Keya Chakravarty (1975)[i]
[translated by: Trina Nileena Banerjee]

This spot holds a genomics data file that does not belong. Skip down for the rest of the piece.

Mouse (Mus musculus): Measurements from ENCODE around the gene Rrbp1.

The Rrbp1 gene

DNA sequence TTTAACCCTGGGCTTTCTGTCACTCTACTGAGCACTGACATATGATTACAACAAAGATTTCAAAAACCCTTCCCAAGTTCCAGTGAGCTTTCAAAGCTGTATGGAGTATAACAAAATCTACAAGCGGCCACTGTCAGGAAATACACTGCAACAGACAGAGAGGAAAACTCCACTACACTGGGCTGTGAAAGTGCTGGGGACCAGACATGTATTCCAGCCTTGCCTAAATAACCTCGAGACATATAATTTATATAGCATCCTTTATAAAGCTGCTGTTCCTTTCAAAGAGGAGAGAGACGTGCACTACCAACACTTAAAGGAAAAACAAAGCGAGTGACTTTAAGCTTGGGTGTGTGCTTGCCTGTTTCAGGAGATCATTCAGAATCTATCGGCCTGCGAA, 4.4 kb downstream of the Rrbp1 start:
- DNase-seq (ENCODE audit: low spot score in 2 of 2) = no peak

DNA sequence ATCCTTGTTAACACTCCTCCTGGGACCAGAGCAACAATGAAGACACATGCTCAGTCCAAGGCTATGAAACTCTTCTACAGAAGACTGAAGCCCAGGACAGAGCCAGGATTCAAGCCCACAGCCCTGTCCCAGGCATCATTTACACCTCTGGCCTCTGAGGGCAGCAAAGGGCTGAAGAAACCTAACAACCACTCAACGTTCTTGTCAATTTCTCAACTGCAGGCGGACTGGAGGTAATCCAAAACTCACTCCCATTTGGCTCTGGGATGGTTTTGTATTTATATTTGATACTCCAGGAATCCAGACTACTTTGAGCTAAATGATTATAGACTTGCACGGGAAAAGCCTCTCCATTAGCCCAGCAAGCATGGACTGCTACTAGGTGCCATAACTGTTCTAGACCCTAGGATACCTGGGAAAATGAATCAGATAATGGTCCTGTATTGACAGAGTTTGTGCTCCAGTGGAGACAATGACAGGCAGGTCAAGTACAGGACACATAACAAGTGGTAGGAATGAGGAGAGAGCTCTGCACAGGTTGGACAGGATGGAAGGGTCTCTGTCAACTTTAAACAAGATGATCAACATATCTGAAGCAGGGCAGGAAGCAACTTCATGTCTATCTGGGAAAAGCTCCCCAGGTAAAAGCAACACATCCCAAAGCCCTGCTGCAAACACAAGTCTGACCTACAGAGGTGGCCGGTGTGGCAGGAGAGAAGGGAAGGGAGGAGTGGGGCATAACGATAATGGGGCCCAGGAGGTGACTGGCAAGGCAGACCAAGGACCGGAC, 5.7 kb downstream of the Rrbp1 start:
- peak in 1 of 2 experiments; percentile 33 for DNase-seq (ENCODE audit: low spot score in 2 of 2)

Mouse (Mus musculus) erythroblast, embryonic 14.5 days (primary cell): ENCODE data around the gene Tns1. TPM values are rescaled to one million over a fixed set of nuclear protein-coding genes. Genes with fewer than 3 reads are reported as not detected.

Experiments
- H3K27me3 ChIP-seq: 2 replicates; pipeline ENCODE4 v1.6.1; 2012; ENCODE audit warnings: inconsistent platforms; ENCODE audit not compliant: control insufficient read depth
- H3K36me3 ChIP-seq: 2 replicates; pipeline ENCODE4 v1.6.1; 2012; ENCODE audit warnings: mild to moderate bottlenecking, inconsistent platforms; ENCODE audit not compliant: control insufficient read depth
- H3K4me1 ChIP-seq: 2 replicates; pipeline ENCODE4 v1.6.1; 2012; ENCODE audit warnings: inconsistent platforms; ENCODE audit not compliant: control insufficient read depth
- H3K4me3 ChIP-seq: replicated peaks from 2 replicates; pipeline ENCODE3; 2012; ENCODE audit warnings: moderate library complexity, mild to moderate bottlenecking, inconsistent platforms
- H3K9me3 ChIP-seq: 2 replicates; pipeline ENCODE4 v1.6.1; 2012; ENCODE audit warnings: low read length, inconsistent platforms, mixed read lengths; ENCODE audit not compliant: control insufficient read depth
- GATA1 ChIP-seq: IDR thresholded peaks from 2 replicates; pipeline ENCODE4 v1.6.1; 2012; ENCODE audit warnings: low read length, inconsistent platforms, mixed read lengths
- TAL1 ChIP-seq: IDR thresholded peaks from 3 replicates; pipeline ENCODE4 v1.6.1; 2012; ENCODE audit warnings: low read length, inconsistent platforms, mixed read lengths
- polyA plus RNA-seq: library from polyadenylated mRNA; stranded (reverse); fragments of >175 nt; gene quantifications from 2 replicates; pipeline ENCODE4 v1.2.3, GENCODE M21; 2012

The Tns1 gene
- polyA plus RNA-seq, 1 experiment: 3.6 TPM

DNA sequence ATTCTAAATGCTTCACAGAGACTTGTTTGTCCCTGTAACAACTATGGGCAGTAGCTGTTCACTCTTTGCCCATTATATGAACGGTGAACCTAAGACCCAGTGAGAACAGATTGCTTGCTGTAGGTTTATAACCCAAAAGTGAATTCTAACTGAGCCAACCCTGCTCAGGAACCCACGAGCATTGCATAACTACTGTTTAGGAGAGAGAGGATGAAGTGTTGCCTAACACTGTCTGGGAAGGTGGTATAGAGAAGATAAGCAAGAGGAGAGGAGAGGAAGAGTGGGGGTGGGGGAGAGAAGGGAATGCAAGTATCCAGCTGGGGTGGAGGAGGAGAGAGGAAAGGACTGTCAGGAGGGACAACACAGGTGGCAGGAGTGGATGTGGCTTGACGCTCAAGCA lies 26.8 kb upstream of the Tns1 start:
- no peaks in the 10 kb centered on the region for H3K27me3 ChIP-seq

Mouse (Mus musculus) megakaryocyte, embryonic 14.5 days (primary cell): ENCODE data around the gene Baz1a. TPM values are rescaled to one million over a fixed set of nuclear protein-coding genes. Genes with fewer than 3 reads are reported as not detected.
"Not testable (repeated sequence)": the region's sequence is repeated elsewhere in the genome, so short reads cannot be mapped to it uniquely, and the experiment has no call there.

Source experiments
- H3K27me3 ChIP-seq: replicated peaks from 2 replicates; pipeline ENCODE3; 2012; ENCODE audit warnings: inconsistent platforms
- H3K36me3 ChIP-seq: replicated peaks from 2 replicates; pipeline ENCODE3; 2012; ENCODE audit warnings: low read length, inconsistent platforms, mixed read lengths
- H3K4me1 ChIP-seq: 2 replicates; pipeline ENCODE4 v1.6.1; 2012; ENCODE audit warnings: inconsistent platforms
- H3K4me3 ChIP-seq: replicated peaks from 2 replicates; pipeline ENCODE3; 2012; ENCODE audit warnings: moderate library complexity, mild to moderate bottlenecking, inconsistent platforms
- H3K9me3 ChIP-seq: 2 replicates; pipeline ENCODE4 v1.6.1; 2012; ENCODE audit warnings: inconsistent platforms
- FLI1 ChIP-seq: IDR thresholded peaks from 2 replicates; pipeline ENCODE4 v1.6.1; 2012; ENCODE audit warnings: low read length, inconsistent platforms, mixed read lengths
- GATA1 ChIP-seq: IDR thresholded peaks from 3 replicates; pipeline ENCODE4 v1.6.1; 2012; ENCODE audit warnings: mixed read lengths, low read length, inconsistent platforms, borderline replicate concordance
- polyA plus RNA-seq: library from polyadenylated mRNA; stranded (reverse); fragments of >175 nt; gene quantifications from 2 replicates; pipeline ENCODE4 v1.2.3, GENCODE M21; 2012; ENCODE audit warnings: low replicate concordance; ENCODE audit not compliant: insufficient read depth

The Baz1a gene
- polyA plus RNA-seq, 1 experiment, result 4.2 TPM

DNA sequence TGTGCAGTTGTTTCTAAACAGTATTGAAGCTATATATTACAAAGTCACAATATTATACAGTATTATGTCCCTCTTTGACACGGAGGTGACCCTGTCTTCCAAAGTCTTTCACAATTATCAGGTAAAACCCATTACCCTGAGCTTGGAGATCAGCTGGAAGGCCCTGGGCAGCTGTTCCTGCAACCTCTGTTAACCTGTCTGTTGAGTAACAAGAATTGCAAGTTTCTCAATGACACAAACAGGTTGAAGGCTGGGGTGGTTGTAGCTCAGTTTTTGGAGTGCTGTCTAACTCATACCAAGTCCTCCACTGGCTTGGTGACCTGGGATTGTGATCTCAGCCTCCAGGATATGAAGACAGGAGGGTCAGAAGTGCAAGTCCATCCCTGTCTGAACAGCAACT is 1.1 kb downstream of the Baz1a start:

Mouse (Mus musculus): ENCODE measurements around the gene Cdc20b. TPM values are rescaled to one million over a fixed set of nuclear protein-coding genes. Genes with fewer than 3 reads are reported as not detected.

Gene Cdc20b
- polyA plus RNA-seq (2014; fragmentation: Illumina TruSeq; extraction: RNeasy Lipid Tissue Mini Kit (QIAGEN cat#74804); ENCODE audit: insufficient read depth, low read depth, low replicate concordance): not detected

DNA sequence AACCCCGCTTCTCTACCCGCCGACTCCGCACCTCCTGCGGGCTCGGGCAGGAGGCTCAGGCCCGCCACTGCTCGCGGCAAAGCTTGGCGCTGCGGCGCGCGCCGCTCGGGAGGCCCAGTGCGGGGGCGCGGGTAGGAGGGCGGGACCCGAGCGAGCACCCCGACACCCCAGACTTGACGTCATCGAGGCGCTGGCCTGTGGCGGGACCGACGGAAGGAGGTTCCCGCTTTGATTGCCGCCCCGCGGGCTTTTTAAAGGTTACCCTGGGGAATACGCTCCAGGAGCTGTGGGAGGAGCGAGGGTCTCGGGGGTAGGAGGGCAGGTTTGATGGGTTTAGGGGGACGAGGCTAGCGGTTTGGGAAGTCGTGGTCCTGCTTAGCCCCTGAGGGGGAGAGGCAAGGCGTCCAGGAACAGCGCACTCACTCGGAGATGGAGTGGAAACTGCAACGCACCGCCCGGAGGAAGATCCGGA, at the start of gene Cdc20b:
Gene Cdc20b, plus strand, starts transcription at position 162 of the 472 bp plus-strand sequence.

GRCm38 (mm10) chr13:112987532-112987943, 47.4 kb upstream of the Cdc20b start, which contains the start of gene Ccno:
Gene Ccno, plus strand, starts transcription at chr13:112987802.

[In 1975, two years before her accidental death at the age of thirty four, Keya Chakravarty, group-theatre actress and long-time member of Nandikar under director Ajitesh Bandyopadhyay, wrote a brief three-page essay called ‘Mrs. R. P. Sengupta’. This is ostensibly not a piece about theatre. It appears, on the surface, to be a record of entirely mundane daily chores of a woman who seems to be exceedingly harassed by the demands of her household activities. However, in the course of just about three pages, ‘Mrs. R. P. Sengupta’ manages to answer several questions about women’s artistic labour in the theatre that were so far deemed unintelligible within the ideological logic of the group theatre itself. Keya makes her most important point perhaps in writing a piece about a theatre actress (namely herself) that seems to have little or nothing to do with theatre. Women’s problems in the theatre have everything to do with their lives outside of it, she seems to suggest; far from being irrelevant, these ‘external’ or ‘personal’ problems determine women’s productivity as artistes/ actresses and must be taken into cognizance in any intended assessment of their creative and political work. This essay was first published in 1975 in the journal ‘Durba’ in the special edition celebrating International Women’s year. It was later reprinted by Nandikar after her death in a commemorative volume called ‘Keyar Boi’ (‘Keya’s Book’, 1981), under the category of ‘Romyorachona’[ii].]